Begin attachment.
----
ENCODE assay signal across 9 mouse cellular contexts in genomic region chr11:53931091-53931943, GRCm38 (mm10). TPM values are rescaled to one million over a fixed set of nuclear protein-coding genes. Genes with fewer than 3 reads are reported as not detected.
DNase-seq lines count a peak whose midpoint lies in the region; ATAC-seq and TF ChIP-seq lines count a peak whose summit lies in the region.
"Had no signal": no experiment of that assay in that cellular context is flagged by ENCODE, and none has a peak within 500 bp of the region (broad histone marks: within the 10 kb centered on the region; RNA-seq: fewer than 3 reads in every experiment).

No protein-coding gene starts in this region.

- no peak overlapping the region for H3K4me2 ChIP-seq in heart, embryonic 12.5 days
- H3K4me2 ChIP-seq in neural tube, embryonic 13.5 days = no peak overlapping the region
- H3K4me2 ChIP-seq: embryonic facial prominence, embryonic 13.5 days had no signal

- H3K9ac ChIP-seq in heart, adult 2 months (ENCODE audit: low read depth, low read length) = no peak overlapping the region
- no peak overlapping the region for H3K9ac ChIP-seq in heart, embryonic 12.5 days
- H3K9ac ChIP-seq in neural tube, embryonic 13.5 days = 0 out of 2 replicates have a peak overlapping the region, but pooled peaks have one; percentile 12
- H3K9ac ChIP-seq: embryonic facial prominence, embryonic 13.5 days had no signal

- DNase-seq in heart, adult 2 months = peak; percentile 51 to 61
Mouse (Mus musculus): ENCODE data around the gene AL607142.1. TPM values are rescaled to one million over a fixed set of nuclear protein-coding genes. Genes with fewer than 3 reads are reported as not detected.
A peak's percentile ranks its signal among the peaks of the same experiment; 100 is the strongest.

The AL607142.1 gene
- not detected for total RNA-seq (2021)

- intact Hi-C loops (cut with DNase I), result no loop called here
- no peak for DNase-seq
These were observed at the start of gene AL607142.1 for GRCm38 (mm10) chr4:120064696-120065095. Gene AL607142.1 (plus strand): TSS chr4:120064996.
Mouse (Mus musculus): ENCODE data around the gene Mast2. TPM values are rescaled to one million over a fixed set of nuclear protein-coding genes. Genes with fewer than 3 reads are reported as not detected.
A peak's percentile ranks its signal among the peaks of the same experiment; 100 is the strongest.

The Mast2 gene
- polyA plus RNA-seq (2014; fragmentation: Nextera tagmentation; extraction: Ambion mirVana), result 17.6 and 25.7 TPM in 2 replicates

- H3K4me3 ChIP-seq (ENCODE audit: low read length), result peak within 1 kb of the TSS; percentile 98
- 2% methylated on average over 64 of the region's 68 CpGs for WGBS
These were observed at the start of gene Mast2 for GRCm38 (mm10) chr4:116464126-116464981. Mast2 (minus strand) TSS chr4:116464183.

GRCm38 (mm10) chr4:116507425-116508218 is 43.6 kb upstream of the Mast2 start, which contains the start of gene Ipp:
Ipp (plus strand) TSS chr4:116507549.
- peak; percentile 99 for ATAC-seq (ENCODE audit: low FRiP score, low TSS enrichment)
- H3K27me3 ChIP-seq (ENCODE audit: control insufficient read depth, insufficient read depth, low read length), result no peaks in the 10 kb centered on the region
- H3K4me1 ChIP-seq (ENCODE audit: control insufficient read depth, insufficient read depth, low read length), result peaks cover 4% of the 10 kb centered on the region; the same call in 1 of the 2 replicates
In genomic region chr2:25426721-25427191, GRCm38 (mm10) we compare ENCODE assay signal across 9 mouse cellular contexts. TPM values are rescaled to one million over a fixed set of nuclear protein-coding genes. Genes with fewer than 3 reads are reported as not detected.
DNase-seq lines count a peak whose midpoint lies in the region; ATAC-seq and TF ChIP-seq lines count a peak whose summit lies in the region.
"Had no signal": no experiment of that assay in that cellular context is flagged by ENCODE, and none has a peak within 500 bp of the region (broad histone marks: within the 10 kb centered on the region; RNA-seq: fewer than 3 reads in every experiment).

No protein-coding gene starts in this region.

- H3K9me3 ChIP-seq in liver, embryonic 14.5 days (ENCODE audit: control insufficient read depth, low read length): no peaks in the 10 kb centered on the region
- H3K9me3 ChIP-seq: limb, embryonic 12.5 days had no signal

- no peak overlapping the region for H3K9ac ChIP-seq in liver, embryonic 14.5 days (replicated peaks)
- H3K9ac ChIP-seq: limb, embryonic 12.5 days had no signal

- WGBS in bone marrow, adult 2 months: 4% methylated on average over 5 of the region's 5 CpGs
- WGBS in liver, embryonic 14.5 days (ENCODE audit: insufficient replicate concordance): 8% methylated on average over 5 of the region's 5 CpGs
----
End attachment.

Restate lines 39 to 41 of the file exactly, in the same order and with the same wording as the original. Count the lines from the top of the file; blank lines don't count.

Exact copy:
- H3K9ac ChIP-seq: limb, embryonic 12.5 days had no signal

- WGBS in bone marrow, adult 2 months: 4% methylated on average over 5 of the region's 5 CpGs
- WGBS in liver, embryonic 14.5 days (ENCODE audit: insufficient replicate concordance): 8% methylated on average over 5 of the region's 5 CpGs